Benefits Of: MOUNTAIN PAPAYA

Caricaceae (Papaya family) making marmalades or jellies. Fruits are also often stewed, sweetened, and served as dessert. Chunks of ripe fruit can be preserved in syrup. Unripe fruits are often boiled and consumed as a vegetable.

Comments. Mountain papayas are a very good source of vitamin C. Unripe fruits contain the proteolytic enzyme papain, which is used as a meat ten-derizer and in medicine for treating wounds. The tree is also known by the synonyms Carica candamarcen-sis and Vasconcellea pubescens.

Description. Sprawling or climbing evergreen shrub, 3-5 m (10-16 in) tall, with thorns up to 5 cm (2 in) long in the axils of leaves. Leaves opposite, oval to elliptic, 3-8 cm (1.2-3 in) long, leathery, dark green and glossy. Fragrant flowers white, often with a pink tubular base and 5 twisted petals. Fruits ovate to round, 1-3 cm (0.4-1.2 in) long, in clusters of 3-10 with purple-red to purple skin. Pulp red or pink, subacid to sweet, juicy with 2-8 small seeds. All plant parts contain sticky white latex.

Origin and Distribution. The karanda grows naturally in a region ranging from India, Sri Lanka, Bangladesh, and Myanmar to Malaysia. The fruit is cultivated throughout Southeast Asia and some parts of Africa. It is very uncommon in tropical and subtropical America.

Food uses. Fruits are eaten raw or sprinkled with sugar to reduce acidity. Ripe karandas are boiled to get rid of the latex and obtain the juice, which is used to make refreshing beverages. Ripe fruits are rich in pectin and therefore used to make jellies and jams. Sweet varieties are used as fillings for tarts or in desserts and puddings. Underripe fruits are made into chutneys and are used as a vegetable in Asian curries. Green fruits are pickled in India.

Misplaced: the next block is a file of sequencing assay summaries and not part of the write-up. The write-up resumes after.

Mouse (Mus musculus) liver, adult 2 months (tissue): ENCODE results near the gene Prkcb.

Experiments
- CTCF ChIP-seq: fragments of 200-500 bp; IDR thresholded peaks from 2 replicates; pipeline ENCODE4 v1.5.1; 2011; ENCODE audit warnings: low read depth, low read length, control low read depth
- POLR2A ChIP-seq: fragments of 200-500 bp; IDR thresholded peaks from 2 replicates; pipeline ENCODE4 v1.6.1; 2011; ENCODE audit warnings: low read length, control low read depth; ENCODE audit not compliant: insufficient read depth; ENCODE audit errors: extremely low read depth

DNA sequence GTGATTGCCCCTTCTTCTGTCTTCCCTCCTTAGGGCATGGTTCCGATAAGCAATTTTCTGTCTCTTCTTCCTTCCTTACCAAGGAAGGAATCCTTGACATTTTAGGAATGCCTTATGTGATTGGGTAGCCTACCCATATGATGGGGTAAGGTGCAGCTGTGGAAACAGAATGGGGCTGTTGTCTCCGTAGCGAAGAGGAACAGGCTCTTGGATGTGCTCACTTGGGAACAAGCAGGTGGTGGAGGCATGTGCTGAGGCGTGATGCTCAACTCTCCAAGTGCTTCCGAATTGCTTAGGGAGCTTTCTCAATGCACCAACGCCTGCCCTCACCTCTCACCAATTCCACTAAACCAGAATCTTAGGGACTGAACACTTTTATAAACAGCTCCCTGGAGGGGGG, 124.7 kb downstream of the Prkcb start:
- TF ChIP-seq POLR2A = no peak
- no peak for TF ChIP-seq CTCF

Comments. With its showy flowers, the karanda is often planted as an ornamental or trimmed into a hedge. The plant’s heavily branched root system makes it suitable for erosion prevention on slopes. Fruits are rich in iron and contain fair amounts of vitamin C. The unripe fruits are astringent and used in some regions to treat diarrhea. The plant is also known by the synonym C. carandas.

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